- Testimony may wrap Monday in the Trump Organization criminal tax-fraud trial.
- Manhattan jurors are being asked by the defense to see Donald Trump as a forgiving, generous boss.
- In summations, prosecutors may call the ‘Trump is just generous’ defense a total turkey.
It’s the time of year when we give thanks to those in our lives who embody our most cherished virtues. Selflessness. Generosity. Forgiveness.
Donald J. Trump is that virtuous guy. At least that’s what lawyers defending his company from a 15-count tax-fraud indictment hope a Manhattan jury will believe once deliberations start as early as Tuesday.
For five weeks, jurors have heard defense tales of “Trump the Very Good Boss”: legends of a benevolent, if distant, corporate leader who, while not criminally charged, is ever present at the trial.
Behold! On the witness stand: Two Trump Organization insiders describing how Trump would hoist his big black permanent marker each year, and sign million-dollar stacks of Christmas bonus checks.
Lo! On the overhead projectors: There’s Trump’s scribbled initial “D” for Donald, his mark of approval on the invoices and memos behind a year-round bounty of free cars, rent, home furnishings, and other executive handouts.
Manhattan prosecutors have told jurors that because no one paid payroll taxes on these pricey plums, they’re all part of a tax-dodge scheme. Trump’s zig-zagging, Sharpie signatures are indelible scrawls of shame, proving his complicity in this scheme, prosecutors will argue.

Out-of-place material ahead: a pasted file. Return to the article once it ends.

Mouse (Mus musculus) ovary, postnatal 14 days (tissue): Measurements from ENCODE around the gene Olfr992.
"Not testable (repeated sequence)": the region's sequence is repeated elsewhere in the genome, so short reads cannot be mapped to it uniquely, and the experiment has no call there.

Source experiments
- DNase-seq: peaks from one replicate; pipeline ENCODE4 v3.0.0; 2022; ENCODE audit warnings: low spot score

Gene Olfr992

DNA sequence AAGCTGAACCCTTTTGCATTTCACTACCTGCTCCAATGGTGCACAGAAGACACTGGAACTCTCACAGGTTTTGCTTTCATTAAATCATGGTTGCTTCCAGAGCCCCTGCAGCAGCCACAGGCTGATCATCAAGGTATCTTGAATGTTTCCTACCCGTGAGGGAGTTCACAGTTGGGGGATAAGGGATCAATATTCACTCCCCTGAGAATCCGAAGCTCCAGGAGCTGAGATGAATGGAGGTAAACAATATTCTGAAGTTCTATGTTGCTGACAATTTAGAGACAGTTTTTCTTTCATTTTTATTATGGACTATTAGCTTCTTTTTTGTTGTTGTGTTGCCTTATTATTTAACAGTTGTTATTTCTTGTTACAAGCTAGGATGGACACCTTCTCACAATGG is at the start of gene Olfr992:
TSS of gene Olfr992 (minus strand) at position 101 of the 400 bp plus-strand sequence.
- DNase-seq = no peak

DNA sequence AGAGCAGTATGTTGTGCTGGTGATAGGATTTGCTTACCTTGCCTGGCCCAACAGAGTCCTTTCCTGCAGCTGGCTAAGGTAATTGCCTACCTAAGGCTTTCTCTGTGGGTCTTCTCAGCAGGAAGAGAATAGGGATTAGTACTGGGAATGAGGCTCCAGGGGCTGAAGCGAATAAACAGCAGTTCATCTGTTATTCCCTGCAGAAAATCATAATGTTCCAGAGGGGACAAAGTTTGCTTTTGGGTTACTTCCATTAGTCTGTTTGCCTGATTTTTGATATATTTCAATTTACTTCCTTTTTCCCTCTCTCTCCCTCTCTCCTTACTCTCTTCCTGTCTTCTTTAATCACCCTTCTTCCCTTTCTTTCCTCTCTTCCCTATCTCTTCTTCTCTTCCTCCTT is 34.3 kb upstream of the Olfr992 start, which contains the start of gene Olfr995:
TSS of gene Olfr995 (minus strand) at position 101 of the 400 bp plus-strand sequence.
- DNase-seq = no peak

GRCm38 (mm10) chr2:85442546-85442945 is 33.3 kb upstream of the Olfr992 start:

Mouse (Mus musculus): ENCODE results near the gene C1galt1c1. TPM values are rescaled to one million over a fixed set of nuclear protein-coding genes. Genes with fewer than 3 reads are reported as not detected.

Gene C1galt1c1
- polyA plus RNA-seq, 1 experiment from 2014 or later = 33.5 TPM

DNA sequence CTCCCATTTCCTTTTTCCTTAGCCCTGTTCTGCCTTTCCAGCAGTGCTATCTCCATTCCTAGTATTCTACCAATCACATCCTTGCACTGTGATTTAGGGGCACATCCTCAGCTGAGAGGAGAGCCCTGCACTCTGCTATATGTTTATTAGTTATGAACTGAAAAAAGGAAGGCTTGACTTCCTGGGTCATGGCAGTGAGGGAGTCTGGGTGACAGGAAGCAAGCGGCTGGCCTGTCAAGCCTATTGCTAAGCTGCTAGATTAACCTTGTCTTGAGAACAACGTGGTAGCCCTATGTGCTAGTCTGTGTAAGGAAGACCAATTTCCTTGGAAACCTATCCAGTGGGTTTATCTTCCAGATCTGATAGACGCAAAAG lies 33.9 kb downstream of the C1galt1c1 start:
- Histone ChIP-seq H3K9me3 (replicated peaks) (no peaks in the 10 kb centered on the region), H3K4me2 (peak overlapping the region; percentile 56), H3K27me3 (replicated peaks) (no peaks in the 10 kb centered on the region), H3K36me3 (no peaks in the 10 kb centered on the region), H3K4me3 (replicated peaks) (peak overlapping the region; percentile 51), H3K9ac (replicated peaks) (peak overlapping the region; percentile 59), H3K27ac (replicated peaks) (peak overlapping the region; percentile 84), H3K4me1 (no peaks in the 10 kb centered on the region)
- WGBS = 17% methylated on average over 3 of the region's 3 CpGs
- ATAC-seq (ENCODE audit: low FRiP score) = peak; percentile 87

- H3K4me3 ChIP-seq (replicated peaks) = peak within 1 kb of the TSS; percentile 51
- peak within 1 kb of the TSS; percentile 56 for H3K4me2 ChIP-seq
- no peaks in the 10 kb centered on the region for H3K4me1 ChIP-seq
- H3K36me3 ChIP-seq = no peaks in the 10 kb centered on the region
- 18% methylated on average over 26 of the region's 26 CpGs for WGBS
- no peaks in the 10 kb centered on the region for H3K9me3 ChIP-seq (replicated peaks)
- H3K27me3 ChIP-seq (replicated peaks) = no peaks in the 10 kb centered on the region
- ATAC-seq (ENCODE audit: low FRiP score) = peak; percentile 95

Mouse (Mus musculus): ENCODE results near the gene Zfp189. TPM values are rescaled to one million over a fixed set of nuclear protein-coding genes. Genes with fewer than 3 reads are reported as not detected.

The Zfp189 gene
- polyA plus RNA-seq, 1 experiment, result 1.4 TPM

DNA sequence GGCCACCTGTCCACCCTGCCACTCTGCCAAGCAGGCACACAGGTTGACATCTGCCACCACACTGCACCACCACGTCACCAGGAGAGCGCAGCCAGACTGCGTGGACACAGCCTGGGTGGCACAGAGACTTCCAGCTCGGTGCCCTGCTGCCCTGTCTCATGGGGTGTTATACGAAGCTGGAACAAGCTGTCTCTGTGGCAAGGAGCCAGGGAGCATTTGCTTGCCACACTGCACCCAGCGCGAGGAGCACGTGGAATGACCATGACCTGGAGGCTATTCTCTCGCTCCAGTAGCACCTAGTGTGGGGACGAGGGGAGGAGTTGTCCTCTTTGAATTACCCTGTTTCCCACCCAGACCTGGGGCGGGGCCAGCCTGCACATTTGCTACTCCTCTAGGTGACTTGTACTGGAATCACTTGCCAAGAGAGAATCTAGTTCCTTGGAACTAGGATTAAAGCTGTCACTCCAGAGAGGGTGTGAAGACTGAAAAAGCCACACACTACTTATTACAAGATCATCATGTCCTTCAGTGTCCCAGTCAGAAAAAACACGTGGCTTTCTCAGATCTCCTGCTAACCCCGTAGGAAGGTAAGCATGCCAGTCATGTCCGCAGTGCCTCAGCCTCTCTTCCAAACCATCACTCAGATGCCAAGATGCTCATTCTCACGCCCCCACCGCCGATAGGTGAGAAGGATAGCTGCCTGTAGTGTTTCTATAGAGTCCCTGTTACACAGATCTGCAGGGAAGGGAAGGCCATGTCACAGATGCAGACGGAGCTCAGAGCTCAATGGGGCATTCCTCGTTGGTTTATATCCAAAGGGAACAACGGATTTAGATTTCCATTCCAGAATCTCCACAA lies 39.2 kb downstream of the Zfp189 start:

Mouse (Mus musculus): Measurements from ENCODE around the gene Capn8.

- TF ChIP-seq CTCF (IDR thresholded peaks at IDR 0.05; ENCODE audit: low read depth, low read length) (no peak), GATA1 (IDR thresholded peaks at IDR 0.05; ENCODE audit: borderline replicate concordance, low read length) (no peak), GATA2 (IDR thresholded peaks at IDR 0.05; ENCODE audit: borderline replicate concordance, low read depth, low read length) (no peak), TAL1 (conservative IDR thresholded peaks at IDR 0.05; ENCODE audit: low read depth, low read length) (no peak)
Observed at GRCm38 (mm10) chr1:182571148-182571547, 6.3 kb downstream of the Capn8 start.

But Trump’s lawyers have been pushing a two-prong defense against the prosecution’s notion that Trump, and the company itself, are criminally liable.
Defense prong two: Trump’s signatures on scores of checks, memos and invoices now in evidence? All they prove is that Trump is a generous boss.
Let’s walk through how prosecutors can be expected to pick those two defenses apart next week.
The tuition scheme
Take the total $359,000 in tuition checks Trump or his son, Eric Trump, signed for ex-CFO Allen Weisselberg’s grandchildren.
These checks paid for the two tots’ Manhattan private school education for five years; they are arguably the most extreme example of a perk that couldn’t remotely be explained away as payroll-tax exempt, not in the same way other perks like a company car or company apartment can be.
Instead, under the “generous Trump” defense, the checks, written from Trump’s personal account, are explained away as not a suspicious, tax-dodging perk at all, but a “gift.”